For the review, researchers found 41 relevant trials conducted in settings where participants' food was controlled for at least seven days. None of the studies included high-fructose corn syrup or table sugar, which contains about half fructose bound with glucose. In 31 of the trials, participants ate a similar number of calories from proteins, carbohydrates and fats, but one group ate pure fructose and the other ate non-fructose carbohydrates. In the other 10 trials, one group added extra calories in the form of free fructose.
Fructose had no effect on weight when the diets had similar calories. When fructose added calories to the diet, there was a slight weight increase. But this may be attributable to the extra calories, not the fructose, the authors conclude.
These trials have many challenges and many did not mirror actual eating habits, note the authors, making the findings too preliminary to guide food choices.
Sources:Sievenpiper JL, de Souza RJ, Mirrahimi A, Yu ME, Carleton AJ, Beyene J, Chiavaroli L, Di Buono M, Jenkins AL, Leiter LA, Wolever TM, Kendall CW, Jenkins DJ. "Effect of Fructose on Body Weight in Controlled Feeding Trials: A Systematic Review and Meta-analysis." Ann Intern Med. 2012 Feb 21;156(4):291-304.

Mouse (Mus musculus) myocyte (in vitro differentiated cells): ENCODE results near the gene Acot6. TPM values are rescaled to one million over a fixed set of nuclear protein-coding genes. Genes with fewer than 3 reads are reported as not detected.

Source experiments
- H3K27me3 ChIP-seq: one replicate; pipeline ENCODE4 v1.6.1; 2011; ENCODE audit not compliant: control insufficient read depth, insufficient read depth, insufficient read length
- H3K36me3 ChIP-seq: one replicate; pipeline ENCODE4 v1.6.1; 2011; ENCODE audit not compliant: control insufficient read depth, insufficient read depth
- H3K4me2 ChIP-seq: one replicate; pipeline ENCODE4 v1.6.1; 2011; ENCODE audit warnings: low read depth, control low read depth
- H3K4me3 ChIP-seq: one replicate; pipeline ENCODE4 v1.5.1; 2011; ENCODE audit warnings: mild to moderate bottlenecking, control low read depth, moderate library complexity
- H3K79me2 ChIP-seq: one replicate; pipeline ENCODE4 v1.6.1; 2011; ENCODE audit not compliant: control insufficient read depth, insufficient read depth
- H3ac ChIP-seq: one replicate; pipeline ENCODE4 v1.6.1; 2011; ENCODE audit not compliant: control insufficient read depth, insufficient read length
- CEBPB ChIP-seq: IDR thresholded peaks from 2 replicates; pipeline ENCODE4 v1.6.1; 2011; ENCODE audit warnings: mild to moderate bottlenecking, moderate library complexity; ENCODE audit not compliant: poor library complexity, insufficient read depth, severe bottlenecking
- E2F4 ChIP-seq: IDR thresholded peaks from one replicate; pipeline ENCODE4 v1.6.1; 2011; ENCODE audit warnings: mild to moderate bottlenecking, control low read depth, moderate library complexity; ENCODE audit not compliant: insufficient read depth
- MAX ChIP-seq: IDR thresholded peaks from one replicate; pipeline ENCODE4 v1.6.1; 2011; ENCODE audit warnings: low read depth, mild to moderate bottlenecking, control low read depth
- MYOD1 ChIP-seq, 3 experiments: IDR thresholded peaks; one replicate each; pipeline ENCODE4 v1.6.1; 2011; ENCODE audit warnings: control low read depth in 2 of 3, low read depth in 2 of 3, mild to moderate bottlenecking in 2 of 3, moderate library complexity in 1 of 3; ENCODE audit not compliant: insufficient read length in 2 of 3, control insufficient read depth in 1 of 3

A recent study in mice, published in the British Journal of Nutrition, found that the animals eating a diet containing whole walnuts had slower growing prostate tumors. The research, funded by the California Walnut Board, is being followed up in research supported by the American Institute for Cancer Research.
The study involved mice genetically programmed to develop prostate cancer. One group ate a diet containing ground walnuts; a second group ate a soybean oil diet, which matched the fat and nutrient levels of the walnut diet; the third group ate a low-fat diet. The amount of walnuts was approximately equal to a person eating three ounces, or three servings, of walnuts per day, the study notes.